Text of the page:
9331409647_1ae28c81a4_k
Type
Polemic
Category
Politics

How Labor can win back Victoria’s love (part three)

Part Three: how Labor can win back Victoria

The point of a left-reformist administration of an inevitably limited tenure is to ensure that people can do tomorrow that which they cannot do today. This is its legacy – to leave office with people exercising more power collectively. This is something that no government of reaction can ever fully unwind. The evidence for this legacy can be found in the new rights ordinary people can exercise, the health of social movements, the strength of ordinary workers in the workplace (including trade union density), and relationships between people in relation to the resources they need to live their lives.

Herein lies the tragedy of selling off the commons – privatisation widens the scope of corporate control over the lives of Victorians while placing any countervailing good done with the funding at the mercy of a future Liberal government. Fundamentally it means that a future left-reformist government cannot do tomorrow that which it can do today.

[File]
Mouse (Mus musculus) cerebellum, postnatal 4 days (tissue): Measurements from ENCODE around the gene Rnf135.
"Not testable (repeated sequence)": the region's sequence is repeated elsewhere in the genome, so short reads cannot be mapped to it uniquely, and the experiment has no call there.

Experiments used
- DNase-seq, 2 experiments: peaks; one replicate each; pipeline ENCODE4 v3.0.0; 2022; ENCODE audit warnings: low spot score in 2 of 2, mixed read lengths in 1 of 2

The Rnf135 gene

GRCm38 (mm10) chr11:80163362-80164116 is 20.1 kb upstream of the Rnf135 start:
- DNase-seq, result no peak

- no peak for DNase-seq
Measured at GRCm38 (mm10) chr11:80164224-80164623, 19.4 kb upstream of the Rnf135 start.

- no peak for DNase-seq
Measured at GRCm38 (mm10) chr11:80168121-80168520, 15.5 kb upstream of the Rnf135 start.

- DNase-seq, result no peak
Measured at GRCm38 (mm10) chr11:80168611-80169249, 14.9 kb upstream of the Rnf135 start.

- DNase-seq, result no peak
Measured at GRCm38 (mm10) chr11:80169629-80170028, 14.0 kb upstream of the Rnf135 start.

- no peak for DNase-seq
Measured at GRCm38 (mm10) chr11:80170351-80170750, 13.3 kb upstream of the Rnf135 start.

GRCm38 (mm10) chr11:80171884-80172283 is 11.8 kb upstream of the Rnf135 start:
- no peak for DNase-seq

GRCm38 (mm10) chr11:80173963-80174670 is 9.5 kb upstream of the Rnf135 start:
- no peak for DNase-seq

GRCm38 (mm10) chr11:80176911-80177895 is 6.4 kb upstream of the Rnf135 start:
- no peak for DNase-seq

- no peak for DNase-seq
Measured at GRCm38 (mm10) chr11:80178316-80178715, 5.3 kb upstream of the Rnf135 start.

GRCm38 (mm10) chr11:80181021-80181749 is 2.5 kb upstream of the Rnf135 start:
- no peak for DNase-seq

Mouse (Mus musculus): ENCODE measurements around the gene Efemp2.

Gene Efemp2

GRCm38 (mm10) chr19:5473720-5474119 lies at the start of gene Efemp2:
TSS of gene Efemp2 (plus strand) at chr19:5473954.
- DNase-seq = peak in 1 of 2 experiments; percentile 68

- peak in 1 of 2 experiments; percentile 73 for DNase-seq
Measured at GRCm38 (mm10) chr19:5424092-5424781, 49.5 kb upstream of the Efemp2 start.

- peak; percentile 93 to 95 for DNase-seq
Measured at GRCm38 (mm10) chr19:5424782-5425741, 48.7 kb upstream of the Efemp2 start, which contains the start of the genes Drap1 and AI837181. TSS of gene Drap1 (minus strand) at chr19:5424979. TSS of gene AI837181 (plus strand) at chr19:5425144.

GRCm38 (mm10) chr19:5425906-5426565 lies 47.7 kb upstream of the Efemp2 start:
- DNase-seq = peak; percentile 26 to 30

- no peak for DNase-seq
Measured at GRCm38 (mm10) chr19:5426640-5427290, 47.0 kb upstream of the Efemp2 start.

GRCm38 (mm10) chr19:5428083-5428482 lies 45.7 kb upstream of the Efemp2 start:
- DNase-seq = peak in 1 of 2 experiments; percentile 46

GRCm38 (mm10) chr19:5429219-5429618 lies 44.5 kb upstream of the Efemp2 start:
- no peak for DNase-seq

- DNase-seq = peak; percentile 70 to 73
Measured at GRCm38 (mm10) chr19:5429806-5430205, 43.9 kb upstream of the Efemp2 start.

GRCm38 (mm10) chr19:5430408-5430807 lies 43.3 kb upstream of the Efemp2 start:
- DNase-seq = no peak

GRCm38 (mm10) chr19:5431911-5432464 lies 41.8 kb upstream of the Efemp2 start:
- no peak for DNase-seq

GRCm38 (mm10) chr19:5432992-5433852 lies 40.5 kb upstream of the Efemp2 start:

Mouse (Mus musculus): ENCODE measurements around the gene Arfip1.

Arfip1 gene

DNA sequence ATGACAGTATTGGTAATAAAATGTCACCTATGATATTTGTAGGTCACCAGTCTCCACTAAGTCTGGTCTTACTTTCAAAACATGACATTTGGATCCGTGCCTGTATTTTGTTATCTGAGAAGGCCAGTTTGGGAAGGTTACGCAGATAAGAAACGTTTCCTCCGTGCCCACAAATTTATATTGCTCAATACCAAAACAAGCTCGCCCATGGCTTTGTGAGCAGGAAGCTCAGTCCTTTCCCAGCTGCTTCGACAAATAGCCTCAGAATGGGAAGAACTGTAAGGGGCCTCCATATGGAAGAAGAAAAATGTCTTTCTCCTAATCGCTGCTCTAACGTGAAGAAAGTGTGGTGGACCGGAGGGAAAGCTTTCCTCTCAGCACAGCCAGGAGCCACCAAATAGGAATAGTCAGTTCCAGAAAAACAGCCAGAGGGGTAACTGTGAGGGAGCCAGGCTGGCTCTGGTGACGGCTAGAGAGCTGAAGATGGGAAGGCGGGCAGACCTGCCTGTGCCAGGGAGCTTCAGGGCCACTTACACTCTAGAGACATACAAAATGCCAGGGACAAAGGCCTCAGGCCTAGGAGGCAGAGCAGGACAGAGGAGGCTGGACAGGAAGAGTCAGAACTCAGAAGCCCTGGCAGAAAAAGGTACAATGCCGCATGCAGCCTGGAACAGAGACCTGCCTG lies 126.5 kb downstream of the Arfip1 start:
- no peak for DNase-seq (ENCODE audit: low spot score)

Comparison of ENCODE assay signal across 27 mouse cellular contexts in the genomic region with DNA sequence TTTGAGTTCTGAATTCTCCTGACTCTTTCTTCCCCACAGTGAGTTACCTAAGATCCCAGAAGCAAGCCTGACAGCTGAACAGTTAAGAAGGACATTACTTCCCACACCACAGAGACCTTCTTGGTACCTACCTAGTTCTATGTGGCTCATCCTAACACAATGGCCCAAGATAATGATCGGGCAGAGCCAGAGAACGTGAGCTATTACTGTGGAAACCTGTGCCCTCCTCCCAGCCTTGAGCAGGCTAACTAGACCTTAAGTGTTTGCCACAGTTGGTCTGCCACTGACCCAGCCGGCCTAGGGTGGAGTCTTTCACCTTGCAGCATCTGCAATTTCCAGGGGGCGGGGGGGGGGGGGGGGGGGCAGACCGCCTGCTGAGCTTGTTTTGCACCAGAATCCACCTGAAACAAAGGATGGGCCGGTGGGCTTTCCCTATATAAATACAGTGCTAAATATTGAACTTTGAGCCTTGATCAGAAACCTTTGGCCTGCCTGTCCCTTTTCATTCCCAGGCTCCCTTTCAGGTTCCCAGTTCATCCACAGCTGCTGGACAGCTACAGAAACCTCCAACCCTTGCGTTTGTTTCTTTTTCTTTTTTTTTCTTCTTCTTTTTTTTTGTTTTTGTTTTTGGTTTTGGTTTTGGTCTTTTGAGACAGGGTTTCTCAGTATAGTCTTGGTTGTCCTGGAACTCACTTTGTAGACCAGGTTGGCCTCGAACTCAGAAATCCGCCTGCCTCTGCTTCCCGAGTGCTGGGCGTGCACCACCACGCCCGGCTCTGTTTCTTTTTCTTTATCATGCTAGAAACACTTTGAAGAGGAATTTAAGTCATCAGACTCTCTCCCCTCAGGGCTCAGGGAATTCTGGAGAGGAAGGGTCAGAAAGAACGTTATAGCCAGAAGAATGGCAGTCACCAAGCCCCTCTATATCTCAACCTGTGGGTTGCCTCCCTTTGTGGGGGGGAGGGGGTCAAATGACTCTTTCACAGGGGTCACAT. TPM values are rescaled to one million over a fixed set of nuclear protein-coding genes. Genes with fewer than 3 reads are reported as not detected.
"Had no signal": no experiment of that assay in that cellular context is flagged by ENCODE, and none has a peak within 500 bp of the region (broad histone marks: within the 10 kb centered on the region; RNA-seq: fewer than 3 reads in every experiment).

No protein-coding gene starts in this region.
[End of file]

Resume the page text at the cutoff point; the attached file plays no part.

To reverse this extractive approach to running Victoria, the first thing the government needs to do is halt its plans to sell off Land Use Victoria. Commodifying the very information the property market depends on will only worsen inequality in Victoria. It will be another tollbooth the corporate sector can set up to squeeze money from ordinary people.

There probably are not a lot of people losing sleep over the prospect of the ‘asset recycling’ of Land Use Victoria. But that is to miss the point: the sale of Land Use is not the ultimate goal, but rather a signal that the government is changing course.

A government looking to raise revenue to solve a problem or improve the lives of its citizens can do so in one of three ways – sell to the rich, borrow from the rich, or tax the rich. If the selling off of our public assets is to stop, it’s time for Labor to tax the rich.

Fortunately, there is one source of wealth that is entirely dependent on the vibrancy and welfare of the community surrounding it. It’s a source of wealth that cannot be offshored or outsourced. It’s land.